Supporting data for "The role of AIM2 inflammasome in Systemic Lupus Erythematosus"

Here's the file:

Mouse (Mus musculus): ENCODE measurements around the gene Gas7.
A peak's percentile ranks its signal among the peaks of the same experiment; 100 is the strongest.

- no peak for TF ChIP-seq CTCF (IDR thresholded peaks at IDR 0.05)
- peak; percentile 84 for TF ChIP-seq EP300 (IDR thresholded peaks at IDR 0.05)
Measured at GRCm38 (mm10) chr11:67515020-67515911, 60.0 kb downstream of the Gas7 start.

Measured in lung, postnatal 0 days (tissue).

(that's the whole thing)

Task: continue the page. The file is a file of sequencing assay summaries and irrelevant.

Systemic Lupus Erythematosus is a chronic autoimmune condition in which the body mistakenly attacks itself. It’s aetiopathogenesis is highly complex. Increasing evidence suggests that the innate immune system is dysregulated in SLE. The inflammasomes mediate potent proinflammatory innate responses against invading pathogens and exogenous stressors via caspase-1-activation of IL-1beta and IL-18. In general, a cytosolic pattern recognition receptor (PRR), an ASC adaptor molecule, and procaspase-1 are required for the complete assembly of an inflammasome. Notably, elevated levels of IL-1beta and IL-18 have been noted in sera and tissues of SLE patients, highlighting their involvement in lupus development. The NLRP1, NLRP3, NLRC4 and AIM2 inflammasome are well-characterised inflammasomes in infection context. However, despite AIM2 (Absent in Melanoma 2) being a cytosolic dsDNA (SLE autoantigen) sensor, its role in human SLE remains unstudied. Hence, this project aimed to characterise the functional significance of AIM2 inflammasome in SLE patients. Briefly, the expression of the components of AIM2 inflammasome will be studied. Functional activity of the AIM2 inflammasome will also be analysed ex vivo. Mediators as well as the molecular mechanisms which contribute to the dysregulation of AIM2 inflammasome in SLE will be identified.